Insecticides are often necessary to keep our gardens healthy, but their ingredients aren’t safe for our furry friends. The most dangerous forms of pesticides include snail bait with metaldehyde, fly bait with methomyl, systemic insecticides with the ingredients disyston or disulfoton and most forms of rat poisons. Again, a conversation at your gardening center may be able to provide you with some effective but natural alternatives.

Choose Your Mulch Carefully

Many gardeners use cocoa bean mulch—a by-product of chocolate production—in landscaping. Its attractive odor and color make it a popular choice, but cocoa mulch can pose serious problems for your dog. Play it safe and use shredded pine, cedar or hemlock bark instead. Also try to avoid mulch that has been treated with weed inhibitor or insect repellent.

Compost Piles and Worm Bins

These eco-friendly practices can be great for your garden, but be sure they’re not accessible to your pets. Dogs that view garbage and rotting food as a special treat may consider this a buffet, but it’s one that could make them sick.

Garden Tools

Just like toddler-proofing, be sure to keep all pruning shears, trimmers, tillers, rakes and other gardening tools picked up and stored safely out of reach of your pets.

Gardening is a great hobby, and with a little extra planning and effort, it’s not difficult to ensure that your hobby will be safe for your pet.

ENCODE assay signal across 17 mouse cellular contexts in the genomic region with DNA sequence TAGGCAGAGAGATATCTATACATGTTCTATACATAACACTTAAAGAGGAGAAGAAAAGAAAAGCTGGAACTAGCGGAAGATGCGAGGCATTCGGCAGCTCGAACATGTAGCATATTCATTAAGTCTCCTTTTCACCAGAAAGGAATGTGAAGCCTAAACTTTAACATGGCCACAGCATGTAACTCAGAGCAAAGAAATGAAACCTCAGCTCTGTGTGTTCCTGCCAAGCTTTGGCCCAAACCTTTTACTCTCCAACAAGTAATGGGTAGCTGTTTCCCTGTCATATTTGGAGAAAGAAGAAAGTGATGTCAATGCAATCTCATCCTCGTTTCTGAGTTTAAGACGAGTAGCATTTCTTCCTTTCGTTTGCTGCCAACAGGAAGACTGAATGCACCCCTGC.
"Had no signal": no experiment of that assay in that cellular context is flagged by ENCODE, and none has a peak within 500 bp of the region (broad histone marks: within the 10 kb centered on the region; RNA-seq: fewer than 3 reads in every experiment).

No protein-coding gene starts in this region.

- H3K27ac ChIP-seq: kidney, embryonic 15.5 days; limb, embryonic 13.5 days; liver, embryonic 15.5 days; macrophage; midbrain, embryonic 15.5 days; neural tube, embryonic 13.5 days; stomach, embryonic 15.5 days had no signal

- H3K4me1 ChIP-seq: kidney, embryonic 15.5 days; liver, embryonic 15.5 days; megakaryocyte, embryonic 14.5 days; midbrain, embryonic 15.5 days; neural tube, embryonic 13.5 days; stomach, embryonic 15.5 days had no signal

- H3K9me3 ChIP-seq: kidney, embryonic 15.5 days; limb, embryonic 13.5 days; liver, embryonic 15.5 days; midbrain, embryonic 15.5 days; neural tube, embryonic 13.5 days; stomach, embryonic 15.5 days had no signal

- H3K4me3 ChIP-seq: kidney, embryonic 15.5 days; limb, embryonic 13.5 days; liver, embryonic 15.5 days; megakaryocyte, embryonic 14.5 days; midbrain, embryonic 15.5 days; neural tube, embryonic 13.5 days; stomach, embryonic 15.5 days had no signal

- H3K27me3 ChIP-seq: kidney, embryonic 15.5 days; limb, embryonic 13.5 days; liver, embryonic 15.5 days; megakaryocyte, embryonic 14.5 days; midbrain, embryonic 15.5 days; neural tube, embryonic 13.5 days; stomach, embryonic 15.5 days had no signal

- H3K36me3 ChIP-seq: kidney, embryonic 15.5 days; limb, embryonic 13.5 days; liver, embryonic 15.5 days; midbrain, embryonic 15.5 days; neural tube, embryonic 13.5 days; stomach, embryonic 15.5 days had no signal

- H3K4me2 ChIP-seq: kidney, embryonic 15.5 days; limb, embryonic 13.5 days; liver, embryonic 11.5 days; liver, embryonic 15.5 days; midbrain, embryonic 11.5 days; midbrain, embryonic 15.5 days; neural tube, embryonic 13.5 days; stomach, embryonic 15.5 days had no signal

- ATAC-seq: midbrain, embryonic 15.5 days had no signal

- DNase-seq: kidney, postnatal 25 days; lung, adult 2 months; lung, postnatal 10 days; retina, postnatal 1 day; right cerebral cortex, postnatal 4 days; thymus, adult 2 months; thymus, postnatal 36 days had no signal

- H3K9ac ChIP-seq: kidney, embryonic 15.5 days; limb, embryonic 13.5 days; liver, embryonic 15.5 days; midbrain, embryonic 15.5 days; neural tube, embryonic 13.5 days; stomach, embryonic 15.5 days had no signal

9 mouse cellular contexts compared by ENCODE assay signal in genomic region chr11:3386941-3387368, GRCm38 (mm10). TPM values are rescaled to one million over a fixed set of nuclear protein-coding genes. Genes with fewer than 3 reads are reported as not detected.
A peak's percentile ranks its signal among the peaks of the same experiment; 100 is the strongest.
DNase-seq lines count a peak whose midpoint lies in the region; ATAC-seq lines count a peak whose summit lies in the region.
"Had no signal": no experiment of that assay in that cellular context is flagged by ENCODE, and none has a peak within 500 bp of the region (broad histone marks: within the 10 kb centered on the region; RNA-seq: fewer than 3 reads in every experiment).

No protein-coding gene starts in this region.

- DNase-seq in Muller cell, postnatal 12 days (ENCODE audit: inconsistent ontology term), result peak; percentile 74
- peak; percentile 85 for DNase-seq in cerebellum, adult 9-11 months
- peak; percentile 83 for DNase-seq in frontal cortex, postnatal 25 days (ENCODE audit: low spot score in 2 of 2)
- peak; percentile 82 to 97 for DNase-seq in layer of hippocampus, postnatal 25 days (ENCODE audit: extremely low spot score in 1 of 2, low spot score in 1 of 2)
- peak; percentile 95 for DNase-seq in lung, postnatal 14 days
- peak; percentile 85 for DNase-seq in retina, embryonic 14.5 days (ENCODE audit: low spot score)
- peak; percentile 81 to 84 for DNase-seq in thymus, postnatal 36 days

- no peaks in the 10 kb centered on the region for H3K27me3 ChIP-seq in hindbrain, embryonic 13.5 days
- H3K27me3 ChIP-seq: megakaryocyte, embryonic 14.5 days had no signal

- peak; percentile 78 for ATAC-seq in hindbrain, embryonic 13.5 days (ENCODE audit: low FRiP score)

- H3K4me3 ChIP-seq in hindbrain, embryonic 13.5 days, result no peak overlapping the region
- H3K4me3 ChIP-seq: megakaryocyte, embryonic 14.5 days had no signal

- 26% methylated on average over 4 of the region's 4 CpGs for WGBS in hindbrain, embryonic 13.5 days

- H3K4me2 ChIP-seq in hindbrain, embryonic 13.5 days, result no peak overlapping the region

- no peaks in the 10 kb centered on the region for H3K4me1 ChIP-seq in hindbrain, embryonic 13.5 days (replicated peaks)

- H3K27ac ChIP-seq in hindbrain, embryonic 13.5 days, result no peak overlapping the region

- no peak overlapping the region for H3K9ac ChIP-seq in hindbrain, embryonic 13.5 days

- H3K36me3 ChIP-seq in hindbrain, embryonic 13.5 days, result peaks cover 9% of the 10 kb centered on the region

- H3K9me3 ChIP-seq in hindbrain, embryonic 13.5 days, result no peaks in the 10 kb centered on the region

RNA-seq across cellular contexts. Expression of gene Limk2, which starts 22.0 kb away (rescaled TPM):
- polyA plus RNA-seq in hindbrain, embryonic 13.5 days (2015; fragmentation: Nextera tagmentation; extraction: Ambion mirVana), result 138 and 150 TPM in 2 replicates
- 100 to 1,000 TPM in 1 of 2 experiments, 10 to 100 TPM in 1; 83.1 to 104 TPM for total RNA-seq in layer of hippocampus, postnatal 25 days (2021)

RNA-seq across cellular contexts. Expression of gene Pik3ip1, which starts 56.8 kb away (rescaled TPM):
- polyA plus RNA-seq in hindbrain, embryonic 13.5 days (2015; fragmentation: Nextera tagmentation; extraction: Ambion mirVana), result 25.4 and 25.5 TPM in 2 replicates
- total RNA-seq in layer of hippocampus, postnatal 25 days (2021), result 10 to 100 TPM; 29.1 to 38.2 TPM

Food Allergies in Pets: What to Look For

Food Allergies in PetsFood allergies are one of the top three allergies in dogs and cats.  Pets can be allergic to any type of food, but the most common offenders include proteins or carbohydrates such as beef, chicken, fish, corn, wheat, or soy.  Minor ingredients such as preservatives or dyes are also potential allergens.  Despite common misconception, pets can develop food allergies even if they have “eaten the same food their entire life”.  If your pet exhibits any of the following signs, he/she may have a food allergy that should be discussed with your veterinarian.

  • Allergy symptoms (usually itching) that persist all year round.
  • Chronic ear infections
  • Repeated problems with the anal sacs.
  • Allergy symptoms starting later in life (after the age of 5)
  • Allergy symptoms which are only minimally responsive to steroids.

Food allergies are most often diagnosed by conducting a food trial during which the animal is fed only a hypoallergenic diet.  This diet is carried out for 10-14 weeks.  If symptoms resolve the pet is challenged with the old diet to see if symptoms return.   Most food allergies are manageable simply by avoiding the offending food.

If your pet is exhibiting any of these symptoms, bring him in to see us and we can discuss it.